Reading and watching horror movies are some of his interests. (√)
  • He’s going up the stage to sing, dance and to show some magic. (X)
    He’s going up the stage to sing, to dance and to show some magic. (√)

(c) Adverb and adverb phrases

Examples:

  • The speaker spoke gently and in a polite manner. (X)
    The speaker spoke gently and politely. (√)
  • Our neighbour talked to us loudly and in an angry tone. (X)
    Our neighbour talked to us loudly and angrily. (√)
  • The officer attended to our requests professionally and with great efficiency. (X)
    The officer attended to our requests professionally and efficiently. (√)

(d) Comparative structures

Comparative structures come in pairs. For instance: the more… the better, the more… the easier, the younger… the more beautiful etc. Notice that the article the is in pairs, too. Look at the following errors and see how they are corrected.

Examples:

  • The more you practise, you’ll be better. (X)
    The more you practise, the better you’ll be. (√)

As you can see from this example, the structure needs to be changed a little. Here are other examples:

  • The longer I wait, I’ll be more impatient. (X)
    The longer I wait, the more impatient I’ll be. (√)
  • The sooner you see a doctor, you’ll recover faster. (X)
    The sooner you see a doctor, the faster you’ll recover. (√)

Sentence Patterns

Sentences in the English language comprises six patterns. The patterns are the rules that show where words should be positioned in the sentence. Therefore, if you do not follow the patterns, your sentences will be incorrect.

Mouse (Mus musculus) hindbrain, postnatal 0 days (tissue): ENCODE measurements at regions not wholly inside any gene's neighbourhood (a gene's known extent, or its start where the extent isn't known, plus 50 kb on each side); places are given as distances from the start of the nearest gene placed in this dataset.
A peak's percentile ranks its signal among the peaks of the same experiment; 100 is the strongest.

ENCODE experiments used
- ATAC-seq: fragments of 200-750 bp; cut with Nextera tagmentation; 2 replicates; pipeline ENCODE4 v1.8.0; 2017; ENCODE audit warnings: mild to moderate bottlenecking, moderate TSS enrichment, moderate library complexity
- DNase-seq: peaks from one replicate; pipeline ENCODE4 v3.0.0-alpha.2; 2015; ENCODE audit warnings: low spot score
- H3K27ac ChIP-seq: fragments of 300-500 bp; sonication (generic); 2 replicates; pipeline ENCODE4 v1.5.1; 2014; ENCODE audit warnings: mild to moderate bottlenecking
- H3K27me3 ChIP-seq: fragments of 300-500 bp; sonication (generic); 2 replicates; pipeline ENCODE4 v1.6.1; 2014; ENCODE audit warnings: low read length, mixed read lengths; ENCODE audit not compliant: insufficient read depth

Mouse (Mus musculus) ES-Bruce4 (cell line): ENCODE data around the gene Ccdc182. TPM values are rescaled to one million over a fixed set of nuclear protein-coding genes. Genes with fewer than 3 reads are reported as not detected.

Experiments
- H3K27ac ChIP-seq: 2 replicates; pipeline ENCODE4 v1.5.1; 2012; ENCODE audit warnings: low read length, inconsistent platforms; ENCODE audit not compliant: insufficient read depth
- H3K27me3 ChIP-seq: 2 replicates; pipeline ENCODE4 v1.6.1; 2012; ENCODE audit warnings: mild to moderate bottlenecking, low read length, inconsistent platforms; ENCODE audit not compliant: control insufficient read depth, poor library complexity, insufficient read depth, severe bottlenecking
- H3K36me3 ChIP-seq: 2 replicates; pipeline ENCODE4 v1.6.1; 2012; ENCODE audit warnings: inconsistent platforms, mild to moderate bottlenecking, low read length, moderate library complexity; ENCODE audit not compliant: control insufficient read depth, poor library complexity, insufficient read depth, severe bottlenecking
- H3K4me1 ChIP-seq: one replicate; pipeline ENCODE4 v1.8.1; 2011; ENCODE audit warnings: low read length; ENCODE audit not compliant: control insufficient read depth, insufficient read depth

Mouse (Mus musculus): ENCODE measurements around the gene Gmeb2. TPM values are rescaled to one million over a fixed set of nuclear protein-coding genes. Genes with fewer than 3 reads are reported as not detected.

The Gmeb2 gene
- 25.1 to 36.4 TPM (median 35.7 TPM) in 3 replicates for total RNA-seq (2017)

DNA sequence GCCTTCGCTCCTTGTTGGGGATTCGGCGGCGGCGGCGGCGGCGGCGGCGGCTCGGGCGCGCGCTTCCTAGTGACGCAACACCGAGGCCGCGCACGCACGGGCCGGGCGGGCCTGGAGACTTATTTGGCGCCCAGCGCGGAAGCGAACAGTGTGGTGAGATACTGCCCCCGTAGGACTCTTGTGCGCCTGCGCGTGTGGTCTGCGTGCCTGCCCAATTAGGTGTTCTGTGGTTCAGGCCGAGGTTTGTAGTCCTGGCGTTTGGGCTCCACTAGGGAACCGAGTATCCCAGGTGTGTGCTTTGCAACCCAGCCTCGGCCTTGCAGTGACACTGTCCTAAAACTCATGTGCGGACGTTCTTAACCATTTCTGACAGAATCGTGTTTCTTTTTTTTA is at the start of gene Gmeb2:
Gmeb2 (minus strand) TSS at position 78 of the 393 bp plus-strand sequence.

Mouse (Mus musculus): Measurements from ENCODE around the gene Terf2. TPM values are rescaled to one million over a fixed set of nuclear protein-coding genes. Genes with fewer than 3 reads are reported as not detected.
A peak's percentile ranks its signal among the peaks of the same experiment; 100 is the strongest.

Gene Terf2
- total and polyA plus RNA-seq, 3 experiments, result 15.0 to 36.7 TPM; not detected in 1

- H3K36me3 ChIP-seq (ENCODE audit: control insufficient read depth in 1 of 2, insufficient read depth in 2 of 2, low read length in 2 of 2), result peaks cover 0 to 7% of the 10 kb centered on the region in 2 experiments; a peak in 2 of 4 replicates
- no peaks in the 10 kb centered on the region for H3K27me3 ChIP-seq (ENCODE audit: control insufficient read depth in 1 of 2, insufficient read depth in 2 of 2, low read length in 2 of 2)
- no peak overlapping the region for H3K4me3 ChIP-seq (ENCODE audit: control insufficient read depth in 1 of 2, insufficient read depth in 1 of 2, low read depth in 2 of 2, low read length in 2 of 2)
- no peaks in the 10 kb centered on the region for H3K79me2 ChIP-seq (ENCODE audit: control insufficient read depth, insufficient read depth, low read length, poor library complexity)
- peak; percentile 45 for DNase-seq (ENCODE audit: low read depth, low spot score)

The Basic Sentence Patterns:

Subject + Verb

  • They + swim.
  • It + works.

Subject + Verb + Direct Object

  • He + goes + home.
  • They + bought + a house.

Subject + Auxiliary Verb + Complement

  • The two children + are playing + in the park.
  • Cars + can be + killing machines.

Subject + Verb +  Indirect Object + Direct Object

  • John + told + me + a spooky story.
  • The university + sent + you + an application form.

Subject + Verb + Direct Object + Object Complement

  • The supervisor + found + the building + (to be) full of defects.
  • Workers + consider + the new equipment + (to be) a great help.
  • Americans + elected + Obama + (to be) president on 20 January 2009.

Subject-verb Agreement

Every sentence must have a verb. In addition, the verb must agree with the subject. A singular subject requires a singular verb, while a plural subject requires a plural verb.

The basics

Subject

Verb

I

am / have / go / see / read …

you
we
they
both

are / have / go / see / read …

he
she
it
everyone
anyone
nobody
each
neither…nor
neither…nor

is/ has / goes / sees / reads …

Examples:

  1. I’m walking to school today.
  2. You have to study hard.
  3. Squirrels love to eat nuts.
  4. Marilyn has to practise dancing.
  5. Each of them has to make an impromptu speech.
  6. Both Ali and Lee have a pet at home.

Paired Conjunctions (Correlative Conjunctions):
neither…nor, either … or **

  1. Neither you nor Lilian has time to learn to play the piano.
  2. Neither Keith nor I have time to watch football this week.
  3. Either your parents or Fred is picking you up at the railway station.
  4. Either Mimi or her children are going to the concert.

** For paired conjunctions, the subject closer to the verb determines whether the verb is singular or plural.